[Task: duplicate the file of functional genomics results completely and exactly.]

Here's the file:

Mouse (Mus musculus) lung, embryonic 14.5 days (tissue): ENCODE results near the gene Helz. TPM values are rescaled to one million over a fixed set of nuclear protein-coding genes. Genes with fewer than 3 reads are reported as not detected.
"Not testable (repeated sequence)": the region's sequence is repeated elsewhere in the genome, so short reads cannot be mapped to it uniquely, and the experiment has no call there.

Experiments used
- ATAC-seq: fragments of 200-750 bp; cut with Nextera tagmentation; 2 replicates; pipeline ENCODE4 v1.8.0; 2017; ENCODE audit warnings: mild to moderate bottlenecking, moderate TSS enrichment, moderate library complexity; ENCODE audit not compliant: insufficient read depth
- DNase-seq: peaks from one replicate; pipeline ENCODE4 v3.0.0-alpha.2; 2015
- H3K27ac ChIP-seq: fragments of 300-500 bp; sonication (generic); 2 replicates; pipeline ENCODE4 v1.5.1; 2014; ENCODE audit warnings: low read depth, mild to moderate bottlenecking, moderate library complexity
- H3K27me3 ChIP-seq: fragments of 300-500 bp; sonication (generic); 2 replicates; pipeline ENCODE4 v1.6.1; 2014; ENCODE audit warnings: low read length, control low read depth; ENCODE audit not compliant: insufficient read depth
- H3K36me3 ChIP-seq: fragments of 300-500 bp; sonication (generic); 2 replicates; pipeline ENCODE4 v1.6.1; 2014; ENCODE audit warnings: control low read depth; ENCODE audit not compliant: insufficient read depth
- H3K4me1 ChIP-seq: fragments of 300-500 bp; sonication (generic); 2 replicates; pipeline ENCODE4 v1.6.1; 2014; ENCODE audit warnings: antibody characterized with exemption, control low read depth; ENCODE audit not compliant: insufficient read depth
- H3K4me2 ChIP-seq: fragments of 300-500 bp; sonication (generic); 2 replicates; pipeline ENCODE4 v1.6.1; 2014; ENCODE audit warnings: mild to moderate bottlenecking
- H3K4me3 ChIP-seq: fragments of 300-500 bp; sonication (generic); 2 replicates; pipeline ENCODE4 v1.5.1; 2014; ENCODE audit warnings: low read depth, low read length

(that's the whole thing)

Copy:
Mouse (Mus musculus) lung, embryonic 14.5 days (tissue): ENCODE results near the gene Helz. TPM values are rescaled to one million over a fixed set of nuclear protein-coding genes. Genes with fewer than 3 reads are reported as not detected.
"Not testable (repeated sequence)": the region's sequence is repeated elsewhere in the genome, so short reads cannot be mapped to it uniquely, and the experiment has no call there.

Experiments used
- ATAC-seq: fragments of 200-750 bp; cut with Nextera tagmentation; 2 replicates; pipeline ENCODE4 v1.8.0; 2017; ENCODE audit warnings: mild to moderate bottlenecking, moderate TSS enrichment, moderate library complexity; ENCODE audit not compliant: insufficient read depth
- DNase-seq: peaks from one replicate; pipeline ENCODE4 v3.0.0-alpha.2; 2015
- H3K27ac ChIP-seq: fragments of 300-500 bp; sonication (generic); 2 replicates; pipeline ENCODE4 v1.5.1; 2014; ENCODE audit warnings: low read depth, mild to moderate bottlenecking, moderate library complexity
- H3K27me3 ChIP-seq: fragments of 300-500 bp; sonication (generic); 2 replicates; pipeline ENCODE4 v1.6.1; 2014; ENCODE audit warnings: low read length, control low read depth; ENCODE audit not compliant: insufficient read depth
- H3K36me3 ChIP-seq: fragments of 300-500 bp; sonication (generic); 2 replicates; pipeline ENCODE4 v1.6.1; 2014; ENCODE audit warnings: control low read depth; ENCODE audit not compliant: insufficient read depth
- H3K4me1 ChIP-seq: fragments of 300-500 bp; sonication (generic); 2 replicates; pipeline ENCODE4 v1.6.1; 2014; ENCODE audit warnings: antibody characterized with exemption, control low read depth; ENCODE audit not compliant: insufficient read depth
- H3K4me2 ChIP-seq: fragments of 300-500 bp; sonication (generic); 2 replicates; pipeline ENCODE4 v1.6.1; 2014; ENCODE audit warnings: mild to moderate bottlenecking
- H3K4me3 ChIP-seq: fragments of 300-500 bp; sonication (generic); 2 replicates; pipeline ENCODE4 v1.5.1; 2014; ENCODE audit warnings: low read depth, low read length